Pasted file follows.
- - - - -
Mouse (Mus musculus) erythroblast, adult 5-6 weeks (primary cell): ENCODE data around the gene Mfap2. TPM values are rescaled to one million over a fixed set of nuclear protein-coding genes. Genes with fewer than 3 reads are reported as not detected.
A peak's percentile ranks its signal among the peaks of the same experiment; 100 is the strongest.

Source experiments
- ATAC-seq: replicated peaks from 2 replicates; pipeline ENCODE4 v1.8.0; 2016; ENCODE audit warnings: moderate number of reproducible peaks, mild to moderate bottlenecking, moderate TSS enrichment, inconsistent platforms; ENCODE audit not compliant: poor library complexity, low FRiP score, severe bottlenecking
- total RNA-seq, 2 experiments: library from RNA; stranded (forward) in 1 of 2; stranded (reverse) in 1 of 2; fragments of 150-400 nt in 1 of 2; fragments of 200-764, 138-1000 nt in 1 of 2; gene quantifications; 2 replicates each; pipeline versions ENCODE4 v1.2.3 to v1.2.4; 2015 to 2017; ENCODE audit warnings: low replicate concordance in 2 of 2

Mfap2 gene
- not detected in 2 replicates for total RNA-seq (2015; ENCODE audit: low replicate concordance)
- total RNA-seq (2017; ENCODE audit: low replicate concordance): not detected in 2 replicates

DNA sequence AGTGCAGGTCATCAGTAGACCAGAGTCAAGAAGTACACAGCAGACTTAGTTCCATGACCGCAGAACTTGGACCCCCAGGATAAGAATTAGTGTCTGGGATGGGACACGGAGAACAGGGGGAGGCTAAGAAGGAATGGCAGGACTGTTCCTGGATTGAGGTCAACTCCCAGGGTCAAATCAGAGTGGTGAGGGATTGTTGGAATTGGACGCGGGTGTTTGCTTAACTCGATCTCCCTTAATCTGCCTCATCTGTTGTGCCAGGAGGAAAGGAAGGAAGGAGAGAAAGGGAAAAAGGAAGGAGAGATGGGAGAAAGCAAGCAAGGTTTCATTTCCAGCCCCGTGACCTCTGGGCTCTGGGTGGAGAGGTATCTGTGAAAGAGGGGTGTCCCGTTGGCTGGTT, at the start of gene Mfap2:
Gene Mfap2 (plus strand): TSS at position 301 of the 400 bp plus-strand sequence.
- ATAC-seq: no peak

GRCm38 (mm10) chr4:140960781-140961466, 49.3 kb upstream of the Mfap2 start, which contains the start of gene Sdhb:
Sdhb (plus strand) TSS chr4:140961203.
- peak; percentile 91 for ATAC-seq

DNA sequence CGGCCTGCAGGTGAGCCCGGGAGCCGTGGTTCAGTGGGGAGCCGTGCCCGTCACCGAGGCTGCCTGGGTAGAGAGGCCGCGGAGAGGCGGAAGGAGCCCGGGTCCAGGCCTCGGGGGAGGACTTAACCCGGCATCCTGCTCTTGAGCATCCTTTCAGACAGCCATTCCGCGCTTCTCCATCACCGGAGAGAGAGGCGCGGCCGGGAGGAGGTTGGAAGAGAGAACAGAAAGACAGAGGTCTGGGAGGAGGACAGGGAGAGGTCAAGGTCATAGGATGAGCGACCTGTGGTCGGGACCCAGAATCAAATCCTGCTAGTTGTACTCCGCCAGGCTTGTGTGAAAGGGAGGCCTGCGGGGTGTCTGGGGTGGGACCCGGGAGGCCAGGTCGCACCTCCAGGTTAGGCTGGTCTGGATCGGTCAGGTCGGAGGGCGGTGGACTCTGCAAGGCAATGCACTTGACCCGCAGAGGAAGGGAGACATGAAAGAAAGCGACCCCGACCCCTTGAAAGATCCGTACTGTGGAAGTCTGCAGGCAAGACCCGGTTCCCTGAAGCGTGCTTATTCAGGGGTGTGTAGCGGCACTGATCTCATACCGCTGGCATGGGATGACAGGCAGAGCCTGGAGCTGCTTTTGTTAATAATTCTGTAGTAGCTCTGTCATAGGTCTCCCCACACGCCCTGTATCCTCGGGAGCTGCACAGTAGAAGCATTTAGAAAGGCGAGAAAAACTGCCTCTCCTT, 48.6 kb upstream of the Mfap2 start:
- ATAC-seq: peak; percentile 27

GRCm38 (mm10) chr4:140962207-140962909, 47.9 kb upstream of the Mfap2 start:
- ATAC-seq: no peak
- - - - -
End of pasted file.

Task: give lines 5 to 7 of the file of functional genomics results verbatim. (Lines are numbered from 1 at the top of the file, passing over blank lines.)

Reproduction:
- total RNA-seq, 2 experiments: library from RNA; stranded (forward) in 1 of 2; stranded (reverse) in 1 of 2; fragments of 150-400 nt in 1 of 2; fragments of 200-764, 138-1000 nt in 1 of 2; gene quantifications; 2 replicates each; pipeline versions ENCODE4 v1.2.3 to v1.2.4; 2015 to 2017; ENCODE audit warnings: low replicate concordance in 2 of 2

Mfap2 gene
- not detected in 2 replicates for total RNA-seq (2015; ENCODE audit: low replicate concordance)